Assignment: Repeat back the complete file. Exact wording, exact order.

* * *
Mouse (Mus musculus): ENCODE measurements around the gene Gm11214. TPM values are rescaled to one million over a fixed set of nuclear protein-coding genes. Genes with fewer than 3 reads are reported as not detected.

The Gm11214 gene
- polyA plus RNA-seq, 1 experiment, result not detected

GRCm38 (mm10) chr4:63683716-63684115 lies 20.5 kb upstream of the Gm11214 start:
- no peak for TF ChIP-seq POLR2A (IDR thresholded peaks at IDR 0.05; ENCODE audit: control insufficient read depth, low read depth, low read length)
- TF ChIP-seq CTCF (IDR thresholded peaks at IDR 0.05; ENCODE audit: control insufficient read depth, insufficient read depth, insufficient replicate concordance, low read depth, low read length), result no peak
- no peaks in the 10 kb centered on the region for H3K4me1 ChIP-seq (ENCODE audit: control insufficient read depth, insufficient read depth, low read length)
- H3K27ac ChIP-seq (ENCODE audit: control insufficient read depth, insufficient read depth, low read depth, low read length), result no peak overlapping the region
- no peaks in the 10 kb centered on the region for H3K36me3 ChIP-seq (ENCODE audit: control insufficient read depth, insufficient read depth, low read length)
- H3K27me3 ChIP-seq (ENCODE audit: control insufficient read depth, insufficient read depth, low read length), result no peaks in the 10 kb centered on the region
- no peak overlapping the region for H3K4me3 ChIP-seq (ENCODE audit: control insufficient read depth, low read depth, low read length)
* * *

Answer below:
Mouse (Mus musculus): ENCODE measurements around the gene Gm11214. TPM values are rescaled to one million over a fixed set of nuclear protein-coding genes. Genes with fewer than 3 reads are reported as not detected.

The Gm11214 gene
- polyA plus RNA-seq, 1 experiment, result not detected

GRCm38 (mm10) chr4:63683716-63684115 lies 20.5 kb upstream of the Gm11214 start:
- no peak for TF ChIP-seq POLR2A (IDR thresholded peaks at IDR 0.05; ENCODE audit: control insufficient read depth, low read depth, low read length)
- TF ChIP-seq CTCF (IDR thresholded peaks at IDR 0.05; ENCODE audit: control insufficient read depth, insufficient read depth, insufficient replicate concordance, low read depth, low read length), result no peak
- no peaks in the 10 kb centered on the region for H3K4me1 ChIP-seq (ENCODE audit: control insufficient read depth, insufficient read depth, low read length)
- H3K27ac ChIP-seq (ENCODE audit: control insufficient read depth, insufficient read depth, low read depth, low read length), result no peak overlapping the region
- no peaks in the 10 kb centered on the region for H3K36me3 ChIP-seq (ENCODE audit: control insufficient read depth, insufficient read depth, low read length)
- H3K27me3 ChIP-seq (ENCODE audit: control insufficient read depth, insufficient read depth, low read length), result no peaks in the 10 kb centered on the region
- no peak overlapping the region for H3K4me3 ChIP-seq (ENCODE audit: control insufficient read depth, low read depth, low read length)